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I am a leader of my undergraduate thesis team and we have 3 members. My team performance is lower than every others team in my class (i.e, they will need more time to complete a task than anyone).

Because of that reason, when working with them, I don't rush them or set too many deadlines, instead, I just usually ask about their progress and help them solve their problems.

But the deadline is coming, and I ask a member that "Can you give a day that you think this task will be completed?". He said that "why you keep rushing me, how about your work, have you done it?" and after I told him my progress (does not finish), he said, "Instead of rushing me, why don't you finish your works?".

And after this, it is a conversation of him question what I have done so far.

The problem is I do not rush him, I just want to know the time he estimates it.

About this member, he often gets angry if the task is hard and has to do it by himself. He usually judges others' works and when they ask how to do it, he just says google it by yourself, this is your task.

How can I handle this situation? How can I help him stay calm and listen to everyone when working as a team?

Update:

To answer @Lewian's question:

  • This project is our final thesis for the undergraduate.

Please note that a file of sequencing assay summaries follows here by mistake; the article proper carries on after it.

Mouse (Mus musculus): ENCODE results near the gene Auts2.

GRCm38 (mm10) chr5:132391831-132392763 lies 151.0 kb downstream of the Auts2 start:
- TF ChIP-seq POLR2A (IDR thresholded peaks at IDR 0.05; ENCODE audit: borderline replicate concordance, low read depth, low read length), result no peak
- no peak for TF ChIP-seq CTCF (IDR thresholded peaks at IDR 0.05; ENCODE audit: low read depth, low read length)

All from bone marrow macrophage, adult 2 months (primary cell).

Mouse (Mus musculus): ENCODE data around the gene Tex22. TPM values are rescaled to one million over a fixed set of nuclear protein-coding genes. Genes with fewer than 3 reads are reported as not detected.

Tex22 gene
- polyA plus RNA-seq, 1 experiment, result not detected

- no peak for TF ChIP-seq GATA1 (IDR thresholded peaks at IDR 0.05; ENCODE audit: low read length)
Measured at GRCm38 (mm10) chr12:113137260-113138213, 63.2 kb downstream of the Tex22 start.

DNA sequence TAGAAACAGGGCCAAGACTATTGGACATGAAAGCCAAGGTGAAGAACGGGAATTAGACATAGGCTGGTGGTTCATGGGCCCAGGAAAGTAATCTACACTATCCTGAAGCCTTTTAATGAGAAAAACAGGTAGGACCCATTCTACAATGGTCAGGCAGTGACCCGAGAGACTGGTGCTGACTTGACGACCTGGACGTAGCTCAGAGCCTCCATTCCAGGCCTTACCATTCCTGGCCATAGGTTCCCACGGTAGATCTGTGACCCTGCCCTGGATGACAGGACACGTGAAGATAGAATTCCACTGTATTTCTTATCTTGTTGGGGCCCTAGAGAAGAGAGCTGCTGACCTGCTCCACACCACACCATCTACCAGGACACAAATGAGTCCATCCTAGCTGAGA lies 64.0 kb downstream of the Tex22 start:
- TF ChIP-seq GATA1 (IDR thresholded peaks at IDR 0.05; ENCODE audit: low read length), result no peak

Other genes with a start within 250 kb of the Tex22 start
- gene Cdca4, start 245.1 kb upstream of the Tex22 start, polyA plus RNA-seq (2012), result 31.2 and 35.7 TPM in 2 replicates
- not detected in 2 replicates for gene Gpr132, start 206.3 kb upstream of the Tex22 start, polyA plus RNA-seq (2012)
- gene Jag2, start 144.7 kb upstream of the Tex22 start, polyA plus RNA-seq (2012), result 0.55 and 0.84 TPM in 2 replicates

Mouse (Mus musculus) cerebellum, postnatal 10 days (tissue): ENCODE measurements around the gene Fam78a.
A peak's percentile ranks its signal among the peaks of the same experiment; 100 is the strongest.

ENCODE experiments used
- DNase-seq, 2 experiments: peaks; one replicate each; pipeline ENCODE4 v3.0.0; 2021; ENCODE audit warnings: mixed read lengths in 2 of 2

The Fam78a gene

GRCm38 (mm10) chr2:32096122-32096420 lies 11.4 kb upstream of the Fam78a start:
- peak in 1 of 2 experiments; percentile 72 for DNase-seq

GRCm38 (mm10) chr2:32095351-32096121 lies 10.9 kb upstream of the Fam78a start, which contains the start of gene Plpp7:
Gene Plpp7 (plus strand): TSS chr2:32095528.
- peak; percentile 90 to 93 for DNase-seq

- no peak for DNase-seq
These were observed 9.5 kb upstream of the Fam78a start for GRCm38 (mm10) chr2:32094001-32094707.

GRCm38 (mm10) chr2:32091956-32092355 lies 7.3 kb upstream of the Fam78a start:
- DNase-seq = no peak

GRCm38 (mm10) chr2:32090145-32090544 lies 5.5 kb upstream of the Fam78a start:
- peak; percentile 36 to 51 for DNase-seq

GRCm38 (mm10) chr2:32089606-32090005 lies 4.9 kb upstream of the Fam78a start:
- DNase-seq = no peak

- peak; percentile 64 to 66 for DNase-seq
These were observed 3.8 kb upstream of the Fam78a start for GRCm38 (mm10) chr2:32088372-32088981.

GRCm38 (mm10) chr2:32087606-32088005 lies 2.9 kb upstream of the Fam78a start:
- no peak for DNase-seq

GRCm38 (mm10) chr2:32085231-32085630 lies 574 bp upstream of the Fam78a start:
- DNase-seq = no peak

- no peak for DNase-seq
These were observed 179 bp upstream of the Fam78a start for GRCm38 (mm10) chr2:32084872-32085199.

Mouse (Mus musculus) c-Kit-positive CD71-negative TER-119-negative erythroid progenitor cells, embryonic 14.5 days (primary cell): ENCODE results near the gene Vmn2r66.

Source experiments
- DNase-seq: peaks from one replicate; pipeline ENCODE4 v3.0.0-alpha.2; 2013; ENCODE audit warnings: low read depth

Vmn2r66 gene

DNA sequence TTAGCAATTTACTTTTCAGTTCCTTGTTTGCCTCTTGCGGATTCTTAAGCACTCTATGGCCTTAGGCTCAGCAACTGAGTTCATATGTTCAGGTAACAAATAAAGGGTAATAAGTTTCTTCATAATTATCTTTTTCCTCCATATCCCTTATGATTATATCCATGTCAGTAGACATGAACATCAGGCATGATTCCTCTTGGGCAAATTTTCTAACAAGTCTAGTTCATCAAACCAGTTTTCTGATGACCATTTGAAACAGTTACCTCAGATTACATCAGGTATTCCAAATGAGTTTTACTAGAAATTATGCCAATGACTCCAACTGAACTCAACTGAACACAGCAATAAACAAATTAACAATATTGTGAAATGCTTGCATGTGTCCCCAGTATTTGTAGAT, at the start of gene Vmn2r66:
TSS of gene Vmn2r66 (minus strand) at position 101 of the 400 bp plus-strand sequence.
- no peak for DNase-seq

• We formed the team by our choice. So after we formed our team, they chose me to become a team leader for this project because I have more experience in research and works.
  • "How these "teams" are organized?" - I don't really understand this question but each team will do a different thesis topic, each team will have 2 - 3 members and work with a supervisor from the faculty.
  • "How can you know that "my team performance is lower than every other team"?" - Because our class size is small, we usually learn together in almost every course. I worked with them on some course projects so I know how they work and can compare their performance with others students in our class.
  • "To what extent is your course result dependent on how your team members work?" - The course result will be graded by our faculty committee, they will judge on our overall results and each member's works.
  • "On previous tasks (if they exist), to what extent was your performance affected by the teammate this question is about, or actually your own work?"
    1. So his task is like DevOps (he will install all the libraries, packages, etc), we need him to make everything available so we can work on the algorithm. He did this before on our computer so now, he does it again on our university server (because we need a more powerful machine).